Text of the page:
Hesperian Health Guides

Unsafe Working Conditions

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HealthWiki > Where Women Have No Doctor > Chapter 26: Work > Unsafe Working Conditions

Many factories have unsafe working conditions, such as:

  • closed and locked doors and windows, which make it impossible for workers to get out during emergencies, and which keep air from flowing freely.
  • exposure to toxins, such as chemicals and radiation, without protective barriers or clothing.
  • unsafe equipment.
  • fire hazards, like loose electrical wires, or chemicals or vapors that burn easily.
  • no safe water, toilets or latrines, or rest breaks.
a woman taking a break from sewing work to drink water If your workplace is hot, drink plenty of liquids and eat salted foods — especially if you are pregnant. Women are more likely to get heat stroke than men.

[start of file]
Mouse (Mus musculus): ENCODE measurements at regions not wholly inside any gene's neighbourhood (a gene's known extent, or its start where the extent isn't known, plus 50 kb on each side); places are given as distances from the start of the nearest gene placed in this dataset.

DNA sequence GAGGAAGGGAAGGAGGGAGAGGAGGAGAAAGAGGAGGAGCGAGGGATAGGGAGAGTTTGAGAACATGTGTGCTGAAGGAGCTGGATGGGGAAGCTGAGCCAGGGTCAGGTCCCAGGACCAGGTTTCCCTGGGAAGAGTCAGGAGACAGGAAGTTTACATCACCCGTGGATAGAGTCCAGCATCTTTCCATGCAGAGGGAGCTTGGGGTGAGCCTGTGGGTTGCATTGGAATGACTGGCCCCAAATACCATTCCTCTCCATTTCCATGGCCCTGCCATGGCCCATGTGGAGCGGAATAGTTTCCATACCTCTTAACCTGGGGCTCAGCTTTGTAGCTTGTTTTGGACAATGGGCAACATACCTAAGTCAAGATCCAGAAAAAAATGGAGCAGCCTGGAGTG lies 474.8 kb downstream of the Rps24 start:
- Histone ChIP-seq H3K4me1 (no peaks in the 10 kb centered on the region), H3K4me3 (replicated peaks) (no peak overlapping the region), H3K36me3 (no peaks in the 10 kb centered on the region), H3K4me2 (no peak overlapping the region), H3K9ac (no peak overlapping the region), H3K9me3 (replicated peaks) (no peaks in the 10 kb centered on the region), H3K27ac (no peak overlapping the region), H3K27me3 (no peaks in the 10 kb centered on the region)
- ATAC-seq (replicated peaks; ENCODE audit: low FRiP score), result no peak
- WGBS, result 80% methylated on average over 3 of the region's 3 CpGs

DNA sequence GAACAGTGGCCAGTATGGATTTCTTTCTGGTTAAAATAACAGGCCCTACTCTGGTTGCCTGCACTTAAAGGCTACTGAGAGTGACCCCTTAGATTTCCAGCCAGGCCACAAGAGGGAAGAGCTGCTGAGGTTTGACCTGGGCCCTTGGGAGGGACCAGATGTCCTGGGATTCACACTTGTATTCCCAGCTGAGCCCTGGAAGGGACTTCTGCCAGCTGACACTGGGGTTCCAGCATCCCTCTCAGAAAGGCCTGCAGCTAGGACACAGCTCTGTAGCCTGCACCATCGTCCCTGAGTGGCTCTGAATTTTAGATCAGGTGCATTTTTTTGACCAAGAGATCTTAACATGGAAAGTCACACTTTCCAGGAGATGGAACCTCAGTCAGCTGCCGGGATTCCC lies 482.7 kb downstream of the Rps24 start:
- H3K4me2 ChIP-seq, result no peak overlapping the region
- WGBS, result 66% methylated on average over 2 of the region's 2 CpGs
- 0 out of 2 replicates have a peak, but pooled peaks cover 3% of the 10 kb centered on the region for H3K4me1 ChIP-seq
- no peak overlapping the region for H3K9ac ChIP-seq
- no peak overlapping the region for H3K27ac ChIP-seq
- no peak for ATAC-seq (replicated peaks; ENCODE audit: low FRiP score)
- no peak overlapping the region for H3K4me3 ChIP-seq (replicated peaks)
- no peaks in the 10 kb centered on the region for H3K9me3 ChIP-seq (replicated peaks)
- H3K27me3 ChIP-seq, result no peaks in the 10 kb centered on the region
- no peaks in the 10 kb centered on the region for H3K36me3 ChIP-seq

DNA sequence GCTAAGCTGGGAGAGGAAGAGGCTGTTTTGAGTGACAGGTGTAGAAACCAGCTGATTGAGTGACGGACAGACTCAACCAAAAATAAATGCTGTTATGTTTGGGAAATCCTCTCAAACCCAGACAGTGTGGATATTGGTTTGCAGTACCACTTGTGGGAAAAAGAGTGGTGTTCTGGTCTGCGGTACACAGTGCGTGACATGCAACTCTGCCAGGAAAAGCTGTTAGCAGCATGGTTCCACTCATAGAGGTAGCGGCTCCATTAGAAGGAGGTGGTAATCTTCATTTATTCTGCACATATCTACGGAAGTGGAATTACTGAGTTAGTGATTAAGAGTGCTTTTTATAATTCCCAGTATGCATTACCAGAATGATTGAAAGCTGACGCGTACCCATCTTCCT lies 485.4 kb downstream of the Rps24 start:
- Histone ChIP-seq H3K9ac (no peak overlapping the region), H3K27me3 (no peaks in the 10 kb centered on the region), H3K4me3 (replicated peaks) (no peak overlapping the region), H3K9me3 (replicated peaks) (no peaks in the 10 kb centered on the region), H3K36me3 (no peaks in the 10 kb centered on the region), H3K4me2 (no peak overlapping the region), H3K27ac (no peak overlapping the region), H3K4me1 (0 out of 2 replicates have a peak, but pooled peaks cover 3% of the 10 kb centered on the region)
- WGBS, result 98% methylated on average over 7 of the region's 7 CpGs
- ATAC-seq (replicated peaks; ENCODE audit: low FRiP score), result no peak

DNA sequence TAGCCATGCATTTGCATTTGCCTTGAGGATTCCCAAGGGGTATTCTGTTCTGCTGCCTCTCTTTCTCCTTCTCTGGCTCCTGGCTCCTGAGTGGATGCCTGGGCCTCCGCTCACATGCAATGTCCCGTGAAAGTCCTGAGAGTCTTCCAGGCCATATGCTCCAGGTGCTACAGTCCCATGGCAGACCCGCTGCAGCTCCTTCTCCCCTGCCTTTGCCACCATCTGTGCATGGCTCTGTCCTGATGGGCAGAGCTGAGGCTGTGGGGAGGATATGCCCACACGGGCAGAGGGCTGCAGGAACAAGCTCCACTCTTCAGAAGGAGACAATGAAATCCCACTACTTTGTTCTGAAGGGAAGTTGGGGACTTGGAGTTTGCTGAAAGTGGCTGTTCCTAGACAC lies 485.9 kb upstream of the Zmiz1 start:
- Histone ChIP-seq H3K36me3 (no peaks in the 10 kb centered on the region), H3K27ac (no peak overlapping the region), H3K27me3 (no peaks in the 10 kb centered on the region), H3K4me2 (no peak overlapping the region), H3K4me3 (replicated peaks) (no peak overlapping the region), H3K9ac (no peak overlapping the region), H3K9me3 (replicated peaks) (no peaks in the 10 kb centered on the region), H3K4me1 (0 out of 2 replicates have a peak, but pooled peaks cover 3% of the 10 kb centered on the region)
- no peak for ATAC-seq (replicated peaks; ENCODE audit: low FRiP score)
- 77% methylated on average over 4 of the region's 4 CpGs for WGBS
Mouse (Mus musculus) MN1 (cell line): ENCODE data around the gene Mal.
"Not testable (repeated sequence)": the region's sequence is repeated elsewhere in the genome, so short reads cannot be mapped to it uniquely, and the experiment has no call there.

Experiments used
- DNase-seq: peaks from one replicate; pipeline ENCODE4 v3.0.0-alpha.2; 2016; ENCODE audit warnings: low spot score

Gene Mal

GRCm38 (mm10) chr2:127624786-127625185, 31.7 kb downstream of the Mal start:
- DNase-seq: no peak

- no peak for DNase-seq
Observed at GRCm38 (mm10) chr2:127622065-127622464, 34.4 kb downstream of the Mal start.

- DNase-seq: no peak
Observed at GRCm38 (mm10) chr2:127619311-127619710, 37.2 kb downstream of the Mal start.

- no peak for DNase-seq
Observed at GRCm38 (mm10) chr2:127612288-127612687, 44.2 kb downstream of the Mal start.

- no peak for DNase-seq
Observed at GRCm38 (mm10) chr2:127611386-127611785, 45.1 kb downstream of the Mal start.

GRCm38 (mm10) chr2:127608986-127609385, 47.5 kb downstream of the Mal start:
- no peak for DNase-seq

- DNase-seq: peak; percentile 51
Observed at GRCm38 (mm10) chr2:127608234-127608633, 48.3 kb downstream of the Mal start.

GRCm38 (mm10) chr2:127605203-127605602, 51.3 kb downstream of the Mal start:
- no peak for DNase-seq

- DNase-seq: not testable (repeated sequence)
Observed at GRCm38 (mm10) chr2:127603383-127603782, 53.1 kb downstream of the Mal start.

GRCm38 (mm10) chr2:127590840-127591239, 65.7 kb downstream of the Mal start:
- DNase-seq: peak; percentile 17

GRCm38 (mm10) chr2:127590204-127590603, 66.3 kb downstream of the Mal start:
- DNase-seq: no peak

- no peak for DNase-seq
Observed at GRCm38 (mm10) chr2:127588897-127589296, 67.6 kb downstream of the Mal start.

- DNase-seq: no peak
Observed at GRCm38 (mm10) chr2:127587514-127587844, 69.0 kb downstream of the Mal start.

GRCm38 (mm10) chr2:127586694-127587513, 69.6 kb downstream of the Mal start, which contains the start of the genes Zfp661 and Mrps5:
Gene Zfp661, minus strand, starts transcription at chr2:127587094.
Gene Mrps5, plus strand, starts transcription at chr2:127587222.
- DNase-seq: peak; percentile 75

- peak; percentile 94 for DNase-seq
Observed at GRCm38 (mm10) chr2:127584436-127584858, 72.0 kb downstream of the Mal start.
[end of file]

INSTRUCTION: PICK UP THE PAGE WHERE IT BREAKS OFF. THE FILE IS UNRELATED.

a woman wearing gloves and goggles and with her hair tied back as she works at a machine

Many of these conditions cannot be changed unless workers get together and demand change. But here are some things you can do yourself to prevent problems:

  • When you begin a new task, get instructions from your boss or supervisor about how to safely use all equipment and chemicals. Always ask for advice from women with experience using the same equipment or the same chemicals.
  • Whenever possible, wear protective clothing—like hats, masks, gloves, or earplugs for loud noises. When working with machines, avoid wearing loose clothing. Keep long hair tied up and covered.

This page was updated:17 Apr 2019